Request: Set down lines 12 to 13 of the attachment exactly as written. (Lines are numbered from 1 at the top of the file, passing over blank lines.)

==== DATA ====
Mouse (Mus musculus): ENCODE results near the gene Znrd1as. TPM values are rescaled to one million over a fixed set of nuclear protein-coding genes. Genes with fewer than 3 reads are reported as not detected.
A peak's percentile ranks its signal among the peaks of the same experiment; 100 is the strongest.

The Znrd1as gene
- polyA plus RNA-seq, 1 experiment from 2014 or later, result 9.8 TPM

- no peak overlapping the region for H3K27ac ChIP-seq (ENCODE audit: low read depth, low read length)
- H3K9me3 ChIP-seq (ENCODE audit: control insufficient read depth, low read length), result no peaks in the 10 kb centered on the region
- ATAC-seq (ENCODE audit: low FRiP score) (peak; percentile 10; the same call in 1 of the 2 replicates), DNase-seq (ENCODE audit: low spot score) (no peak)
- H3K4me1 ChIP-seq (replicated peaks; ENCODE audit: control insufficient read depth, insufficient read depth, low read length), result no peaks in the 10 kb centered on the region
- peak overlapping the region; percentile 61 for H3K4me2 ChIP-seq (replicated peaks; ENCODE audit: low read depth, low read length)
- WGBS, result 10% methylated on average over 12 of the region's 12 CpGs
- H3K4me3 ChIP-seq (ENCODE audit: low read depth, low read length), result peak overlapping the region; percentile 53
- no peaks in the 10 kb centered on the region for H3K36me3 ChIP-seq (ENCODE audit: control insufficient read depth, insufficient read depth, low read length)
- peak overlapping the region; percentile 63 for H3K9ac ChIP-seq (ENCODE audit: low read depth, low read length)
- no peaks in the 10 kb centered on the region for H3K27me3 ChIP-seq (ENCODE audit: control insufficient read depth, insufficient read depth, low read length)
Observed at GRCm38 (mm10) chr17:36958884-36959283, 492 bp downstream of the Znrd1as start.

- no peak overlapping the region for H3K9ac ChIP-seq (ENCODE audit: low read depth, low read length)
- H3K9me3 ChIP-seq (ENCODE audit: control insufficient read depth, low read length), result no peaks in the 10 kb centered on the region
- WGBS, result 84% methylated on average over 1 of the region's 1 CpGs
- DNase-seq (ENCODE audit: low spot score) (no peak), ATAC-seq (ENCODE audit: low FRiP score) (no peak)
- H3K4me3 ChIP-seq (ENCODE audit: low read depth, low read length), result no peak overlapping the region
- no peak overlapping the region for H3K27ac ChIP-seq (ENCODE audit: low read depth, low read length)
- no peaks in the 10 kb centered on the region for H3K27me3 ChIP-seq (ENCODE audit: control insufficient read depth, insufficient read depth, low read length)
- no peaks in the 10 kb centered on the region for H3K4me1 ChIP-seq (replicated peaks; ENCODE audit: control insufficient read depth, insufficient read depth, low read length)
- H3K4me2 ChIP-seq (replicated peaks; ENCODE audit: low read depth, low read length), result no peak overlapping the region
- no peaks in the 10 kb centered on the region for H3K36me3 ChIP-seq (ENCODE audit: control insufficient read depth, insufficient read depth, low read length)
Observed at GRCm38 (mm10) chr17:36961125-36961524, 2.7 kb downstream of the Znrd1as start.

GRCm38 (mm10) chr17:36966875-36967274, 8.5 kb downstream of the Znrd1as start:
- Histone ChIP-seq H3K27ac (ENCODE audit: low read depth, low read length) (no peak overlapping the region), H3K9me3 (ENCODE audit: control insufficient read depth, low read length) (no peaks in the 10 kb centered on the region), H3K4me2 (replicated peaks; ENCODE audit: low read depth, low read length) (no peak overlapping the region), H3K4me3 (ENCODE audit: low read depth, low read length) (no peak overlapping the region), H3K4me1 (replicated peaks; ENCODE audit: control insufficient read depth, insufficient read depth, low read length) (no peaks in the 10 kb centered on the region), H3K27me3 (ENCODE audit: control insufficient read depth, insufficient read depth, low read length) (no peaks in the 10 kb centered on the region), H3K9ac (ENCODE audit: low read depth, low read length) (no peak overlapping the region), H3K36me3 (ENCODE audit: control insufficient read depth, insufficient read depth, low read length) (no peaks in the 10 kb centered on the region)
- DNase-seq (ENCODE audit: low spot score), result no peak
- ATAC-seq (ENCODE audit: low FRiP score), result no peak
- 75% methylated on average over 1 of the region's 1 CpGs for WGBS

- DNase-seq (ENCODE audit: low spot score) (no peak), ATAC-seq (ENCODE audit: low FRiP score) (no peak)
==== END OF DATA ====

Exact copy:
- no peaks in the 10 kb centered on the region for H3K36me3 ChIP-seq (ENCODE audit: control insufficient read depth, insufficient read depth, low read length)
- peak overlapping the region; percentile 63 for H3K9ac ChIP-seq (ENCODE audit: low read depth, low read length)